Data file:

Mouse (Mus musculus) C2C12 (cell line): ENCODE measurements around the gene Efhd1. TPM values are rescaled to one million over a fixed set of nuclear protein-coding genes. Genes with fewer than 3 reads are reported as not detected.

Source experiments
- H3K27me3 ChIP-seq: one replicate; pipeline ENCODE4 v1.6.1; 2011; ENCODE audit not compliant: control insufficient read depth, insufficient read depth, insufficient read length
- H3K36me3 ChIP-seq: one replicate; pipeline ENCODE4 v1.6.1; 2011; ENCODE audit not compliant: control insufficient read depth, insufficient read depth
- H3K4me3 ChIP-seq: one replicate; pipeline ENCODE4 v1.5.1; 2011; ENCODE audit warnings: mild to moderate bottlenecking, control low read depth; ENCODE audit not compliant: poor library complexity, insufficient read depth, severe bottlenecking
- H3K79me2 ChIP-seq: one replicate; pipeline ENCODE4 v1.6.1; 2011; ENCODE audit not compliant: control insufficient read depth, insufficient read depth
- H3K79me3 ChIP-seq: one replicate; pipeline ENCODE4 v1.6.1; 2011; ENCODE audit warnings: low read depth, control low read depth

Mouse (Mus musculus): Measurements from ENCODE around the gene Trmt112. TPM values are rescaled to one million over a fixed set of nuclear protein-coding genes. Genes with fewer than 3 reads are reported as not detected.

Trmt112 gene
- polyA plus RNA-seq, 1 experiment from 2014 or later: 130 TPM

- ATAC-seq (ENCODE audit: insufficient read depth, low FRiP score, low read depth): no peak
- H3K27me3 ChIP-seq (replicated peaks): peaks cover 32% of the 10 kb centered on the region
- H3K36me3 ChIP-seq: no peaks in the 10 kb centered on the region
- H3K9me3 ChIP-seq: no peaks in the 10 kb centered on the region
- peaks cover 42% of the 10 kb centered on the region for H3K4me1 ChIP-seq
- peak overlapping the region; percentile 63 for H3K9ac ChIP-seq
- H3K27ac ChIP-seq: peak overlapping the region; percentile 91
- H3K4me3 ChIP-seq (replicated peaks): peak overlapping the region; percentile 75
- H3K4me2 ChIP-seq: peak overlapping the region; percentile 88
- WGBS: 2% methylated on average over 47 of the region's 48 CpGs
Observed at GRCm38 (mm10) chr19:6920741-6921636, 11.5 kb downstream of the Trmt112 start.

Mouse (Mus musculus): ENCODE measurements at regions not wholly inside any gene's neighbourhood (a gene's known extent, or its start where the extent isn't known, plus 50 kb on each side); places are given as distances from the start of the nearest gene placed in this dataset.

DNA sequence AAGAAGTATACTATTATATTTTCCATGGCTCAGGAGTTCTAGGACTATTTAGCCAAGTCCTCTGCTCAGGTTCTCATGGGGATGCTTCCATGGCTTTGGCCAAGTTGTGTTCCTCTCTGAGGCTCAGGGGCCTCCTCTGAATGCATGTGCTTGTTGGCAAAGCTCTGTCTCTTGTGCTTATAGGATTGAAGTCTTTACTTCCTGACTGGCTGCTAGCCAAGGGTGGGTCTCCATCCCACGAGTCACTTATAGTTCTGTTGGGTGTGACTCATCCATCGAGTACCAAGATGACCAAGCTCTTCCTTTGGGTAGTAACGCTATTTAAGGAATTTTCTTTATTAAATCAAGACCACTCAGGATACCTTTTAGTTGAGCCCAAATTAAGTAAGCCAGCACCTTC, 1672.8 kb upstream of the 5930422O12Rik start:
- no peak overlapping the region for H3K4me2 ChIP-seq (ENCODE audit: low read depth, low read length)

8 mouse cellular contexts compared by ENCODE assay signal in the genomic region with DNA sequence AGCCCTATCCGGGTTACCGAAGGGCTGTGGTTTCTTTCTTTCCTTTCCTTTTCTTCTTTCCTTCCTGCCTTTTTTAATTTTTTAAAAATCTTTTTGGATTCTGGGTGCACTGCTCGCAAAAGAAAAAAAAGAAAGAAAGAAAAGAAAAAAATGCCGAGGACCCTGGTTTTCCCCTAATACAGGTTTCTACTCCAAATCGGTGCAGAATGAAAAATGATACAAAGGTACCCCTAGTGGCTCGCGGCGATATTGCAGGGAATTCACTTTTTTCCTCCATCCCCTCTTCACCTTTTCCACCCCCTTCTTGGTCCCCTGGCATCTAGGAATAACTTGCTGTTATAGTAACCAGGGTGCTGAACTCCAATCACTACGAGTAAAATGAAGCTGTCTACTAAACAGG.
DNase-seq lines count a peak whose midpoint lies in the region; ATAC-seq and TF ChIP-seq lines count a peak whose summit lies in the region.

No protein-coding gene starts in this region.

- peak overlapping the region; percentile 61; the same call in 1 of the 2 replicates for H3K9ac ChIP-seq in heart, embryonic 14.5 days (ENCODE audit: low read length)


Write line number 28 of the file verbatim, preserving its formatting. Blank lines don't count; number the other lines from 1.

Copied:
- peak overlapping the region; percentile 61; the same call in 1 of the 2 replicates for H3K9ac ChIP-seq in heart, embryonic 14.5 days (ENCODE audit: low read length)